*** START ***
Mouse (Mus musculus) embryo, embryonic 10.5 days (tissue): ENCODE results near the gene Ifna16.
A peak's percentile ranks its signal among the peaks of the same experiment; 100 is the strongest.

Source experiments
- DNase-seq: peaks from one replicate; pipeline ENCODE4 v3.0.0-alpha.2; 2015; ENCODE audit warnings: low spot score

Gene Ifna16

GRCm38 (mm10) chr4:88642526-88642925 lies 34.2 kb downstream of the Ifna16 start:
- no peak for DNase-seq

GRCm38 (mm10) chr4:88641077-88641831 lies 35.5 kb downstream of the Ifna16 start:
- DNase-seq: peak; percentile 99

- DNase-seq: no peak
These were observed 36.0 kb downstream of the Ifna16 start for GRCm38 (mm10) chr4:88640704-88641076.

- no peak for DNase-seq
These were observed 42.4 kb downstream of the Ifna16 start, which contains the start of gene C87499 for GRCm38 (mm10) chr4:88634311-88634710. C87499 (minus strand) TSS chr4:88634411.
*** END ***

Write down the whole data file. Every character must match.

Mouse (Mus musculus) embryo, embryonic 10.5 days (tissue): ENCODE results near the gene Ifna16.
A peak's percentile ranks its signal among the peaks of the same experiment; 100 is the strongest.

Source experiments
- DNase-seq: peaks from one replicate; pipeline ENCODE4 v3.0.0-alpha.2; 2015; ENCODE audit warnings: low spot score

Gene Ifna16

GRCm38 (mm10) chr4:88642526-88642925 lies 34.2 kb downstream of the Ifna16 start:
- no peak for DNase-seq

GRCm38 (mm10) chr4:88641077-88641831 lies 35.5 kb downstream of the Ifna16 start:
- DNase-seq: peak; percentile 99

- DNase-seq: no peak
These were observed 36.0 kb downstream of the Ifna16 start for GRCm38 (mm10) chr4:88640704-88641076.

- no peak for DNase-seq
These were observed 42.4 kb downstream of the Ifna16 start, which contains the start of gene C87499 for GRCm38 (mm10) chr4:88634311-88634710. C87499 (minus strand) TSS chr4:88634411.